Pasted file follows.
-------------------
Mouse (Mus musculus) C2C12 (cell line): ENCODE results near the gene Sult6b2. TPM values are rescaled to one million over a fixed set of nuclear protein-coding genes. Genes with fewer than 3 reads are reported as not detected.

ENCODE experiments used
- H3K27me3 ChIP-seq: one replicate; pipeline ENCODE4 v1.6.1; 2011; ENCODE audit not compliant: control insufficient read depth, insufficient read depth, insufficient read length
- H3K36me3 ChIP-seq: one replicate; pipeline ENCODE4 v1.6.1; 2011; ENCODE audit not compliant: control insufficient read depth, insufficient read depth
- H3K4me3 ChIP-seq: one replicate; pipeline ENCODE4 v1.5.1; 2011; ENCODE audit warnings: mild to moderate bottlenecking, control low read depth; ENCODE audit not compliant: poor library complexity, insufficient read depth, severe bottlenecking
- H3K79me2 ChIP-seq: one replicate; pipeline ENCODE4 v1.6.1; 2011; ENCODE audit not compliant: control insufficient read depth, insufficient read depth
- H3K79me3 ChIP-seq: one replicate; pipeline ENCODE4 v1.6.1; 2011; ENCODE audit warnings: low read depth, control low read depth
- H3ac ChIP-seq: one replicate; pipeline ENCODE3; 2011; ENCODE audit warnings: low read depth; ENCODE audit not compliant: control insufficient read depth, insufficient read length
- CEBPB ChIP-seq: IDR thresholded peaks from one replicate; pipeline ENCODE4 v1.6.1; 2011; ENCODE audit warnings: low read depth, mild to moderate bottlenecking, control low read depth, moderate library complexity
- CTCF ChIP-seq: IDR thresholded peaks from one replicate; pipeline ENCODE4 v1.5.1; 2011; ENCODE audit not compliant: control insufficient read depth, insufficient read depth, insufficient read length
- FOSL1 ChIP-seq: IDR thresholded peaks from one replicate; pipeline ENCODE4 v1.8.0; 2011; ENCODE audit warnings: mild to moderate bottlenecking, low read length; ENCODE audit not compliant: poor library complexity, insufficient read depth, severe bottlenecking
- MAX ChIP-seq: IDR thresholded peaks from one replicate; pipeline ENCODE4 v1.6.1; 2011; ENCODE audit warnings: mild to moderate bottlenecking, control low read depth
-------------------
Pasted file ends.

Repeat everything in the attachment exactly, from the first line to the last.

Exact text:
Mouse (Mus musculus) C2C12 (cell line): ENCODE results near the gene Sult6b2. TPM values are rescaled to one million over a fixed set of nuclear protein-coding genes. Genes with fewer than 3 reads are reported as not detected.

ENCODE experiments used
- H3K27me3 ChIP-seq: one replicate; pipeline ENCODE4 v1.6.1; 2011; ENCODE audit not compliant: control insufficient read depth, insufficient read depth, insufficient read length
- H3K36me3 ChIP-seq: one replicate; pipeline ENCODE4 v1.6.1; 2011; ENCODE audit not compliant: control insufficient read depth, insufficient read depth
- H3K4me3 ChIP-seq: one replicate; pipeline ENCODE4 v1.5.1; 2011; ENCODE audit warnings: mild to moderate bottlenecking, control low read depth; ENCODE audit not compliant: poor library complexity, insufficient read depth, severe bottlenecking
- H3K79me2 ChIP-seq: one replicate; pipeline ENCODE4 v1.6.1; 2011; ENCODE audit not compliant: control insufficient read depth, insufficient read depth
- H3K79me3 ChIP-seq: one replicate; pipeline ENCODE4 v1.6.1; 2011; ENCODE audit warnings: low read depth, control low read depth
- H3ac ChIP-seq: one replicate; pipeline ENCODE3; 2011; ENCODE audit warnings: low read depth; ENCODE audit not compliant: control insufficient read depth, insufficient read length
- CEBPB ChIP-seq: IDR thresholded peaks from one replicate; pipeline ENCODE4 v1.6.1; 2011; ENCODE audit warnings: low read depth, mild to moderate bottlenecking, control low read depth, moderate library complexity
- CTCF ChIP-seq: IDR thresholded peaks from one replicate; pipeline ENCODE4 v1.5.1; 2011; ENCODE audit not compliant: control insufficient read depth, insufficient read depth, insufficient read length
- FOSL1 ChIP-seq: IDR thresholded peaks from one replicate; pipeline ENCODE4 v1.8.0; 2011; ENCODE audit warnings: mild to moderate bottlenecking, low read length; ENCODE audit not compliant: poor library complexity, insufficient read depth, severe bottlenecking
- MAX ChIP-seq: IDR thresholded peaks from one replicate; pipeline ENCODE4 v1.6.1; 2011; ENCODE audit warnings: mild to moderate bottlenecking, control low read depth